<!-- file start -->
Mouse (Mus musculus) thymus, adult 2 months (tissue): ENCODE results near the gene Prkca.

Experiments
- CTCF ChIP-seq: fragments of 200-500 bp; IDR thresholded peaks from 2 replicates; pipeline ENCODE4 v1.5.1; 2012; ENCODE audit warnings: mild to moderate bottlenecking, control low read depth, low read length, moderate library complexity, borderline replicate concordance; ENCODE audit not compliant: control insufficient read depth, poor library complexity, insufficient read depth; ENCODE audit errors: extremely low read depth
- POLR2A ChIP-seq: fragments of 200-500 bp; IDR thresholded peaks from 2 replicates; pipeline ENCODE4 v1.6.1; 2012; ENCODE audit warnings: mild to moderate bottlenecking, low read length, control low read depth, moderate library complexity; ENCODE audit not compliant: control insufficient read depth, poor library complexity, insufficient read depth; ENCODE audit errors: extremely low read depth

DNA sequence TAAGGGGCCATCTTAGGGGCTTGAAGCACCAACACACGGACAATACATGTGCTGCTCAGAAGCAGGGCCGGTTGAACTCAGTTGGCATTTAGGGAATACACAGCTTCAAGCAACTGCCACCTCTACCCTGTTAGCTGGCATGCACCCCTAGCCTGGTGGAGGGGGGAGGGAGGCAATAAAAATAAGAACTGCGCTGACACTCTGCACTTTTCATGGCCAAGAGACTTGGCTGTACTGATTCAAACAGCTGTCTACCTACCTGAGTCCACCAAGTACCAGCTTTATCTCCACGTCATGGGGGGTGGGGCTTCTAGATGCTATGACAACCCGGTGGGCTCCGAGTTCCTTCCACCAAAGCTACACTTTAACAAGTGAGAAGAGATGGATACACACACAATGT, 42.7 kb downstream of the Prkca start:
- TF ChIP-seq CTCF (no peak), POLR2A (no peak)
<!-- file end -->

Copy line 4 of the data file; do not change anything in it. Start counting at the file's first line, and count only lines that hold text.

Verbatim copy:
- POLR2A ChIP-seq: fragments of 200-500 bp; IDR thresholded peaks from 2 replicates; pipeline ENCODE4 v1.6.1; 2012; ENCODE audit warnings: mild to moderate bottlenecking, low read length, control low read depth, moderate library complexity; ENCODE audit not compliant: control insufficient read depth, poor library complexity, insufficient read depth; ENCODE audit errors: extremely low read depth